I suggest Gloria Gilbert Mayer consult nursing history before she urges other nurses to do so or charges nursing with failing to "take a leadership role" in bringing about needed change in healthcare (May 1, p. 38). Her miscast reference to nursing as a "medical" rather than a healthcare profession is only one example of the misunderstanding and misinformation that riddles her comments.
By saying that nursing has "historically narrowed its scope of practice," she suggests medicine has expanded its own through hospitals' use of 24-hour staff physicians who are "dealing with many patient problems that nurses once handled." Is she not aware of the many hospitals that are expanding nursing by employing advanced nurse practitioners to perform many duties once handled by medical residents? Has she forgotten the other ways advanced practice nurses have expanded nursing beyond the hospital to outpatient and home care, HMOs, clinics, schools and other community settings? If anything has narrowed registerd nurses' scope of practice, it is not nursing but the antiquated and unnecessary legal and regulatory restrictions that limit nursing's ability to practice at its full capacity.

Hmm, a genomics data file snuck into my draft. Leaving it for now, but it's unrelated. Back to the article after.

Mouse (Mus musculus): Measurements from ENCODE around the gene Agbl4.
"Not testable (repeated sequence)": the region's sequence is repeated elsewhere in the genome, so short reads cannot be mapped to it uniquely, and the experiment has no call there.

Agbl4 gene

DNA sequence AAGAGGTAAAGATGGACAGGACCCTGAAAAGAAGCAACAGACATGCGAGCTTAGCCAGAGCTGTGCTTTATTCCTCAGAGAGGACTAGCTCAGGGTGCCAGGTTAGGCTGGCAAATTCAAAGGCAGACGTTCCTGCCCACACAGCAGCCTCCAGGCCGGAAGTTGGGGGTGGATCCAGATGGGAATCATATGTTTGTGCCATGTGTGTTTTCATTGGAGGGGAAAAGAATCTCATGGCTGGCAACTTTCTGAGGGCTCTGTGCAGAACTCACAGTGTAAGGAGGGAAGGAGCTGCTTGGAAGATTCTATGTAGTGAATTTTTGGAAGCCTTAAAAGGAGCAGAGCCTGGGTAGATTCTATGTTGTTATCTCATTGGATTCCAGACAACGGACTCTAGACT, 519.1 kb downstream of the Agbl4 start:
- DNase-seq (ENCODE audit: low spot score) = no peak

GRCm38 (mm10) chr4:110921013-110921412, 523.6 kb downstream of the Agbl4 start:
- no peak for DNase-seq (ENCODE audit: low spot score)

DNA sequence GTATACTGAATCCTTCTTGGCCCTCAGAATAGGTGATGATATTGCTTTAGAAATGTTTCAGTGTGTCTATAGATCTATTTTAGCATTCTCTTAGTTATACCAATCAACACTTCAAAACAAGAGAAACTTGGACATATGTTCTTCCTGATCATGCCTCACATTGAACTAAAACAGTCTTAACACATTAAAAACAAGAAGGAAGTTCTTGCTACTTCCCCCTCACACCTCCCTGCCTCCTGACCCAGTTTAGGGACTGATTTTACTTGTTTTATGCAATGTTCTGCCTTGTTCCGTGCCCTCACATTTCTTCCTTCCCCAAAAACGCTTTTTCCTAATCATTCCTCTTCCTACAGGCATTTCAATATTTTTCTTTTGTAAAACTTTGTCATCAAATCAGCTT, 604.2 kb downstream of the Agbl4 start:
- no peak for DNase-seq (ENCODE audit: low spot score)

Integrated systems hold promise as effective, cost-efficient models for patient care. But they are not solely the product of individual nurses, but of policies, conferences, publications and organized nursing advocacy that have helped to put these emerging systems in the forefront of everyday practice.
Instead of writing revisionist history that cites organized nursing as "whining" about the status quo, Mayer would do better to openly acknowledge the innovative and positive changes in healthcare delivery that nursing organizations have been pressing for, developing and instituting for years.
RACHEL Z. BOOTH
American Association of Colleges of Nursing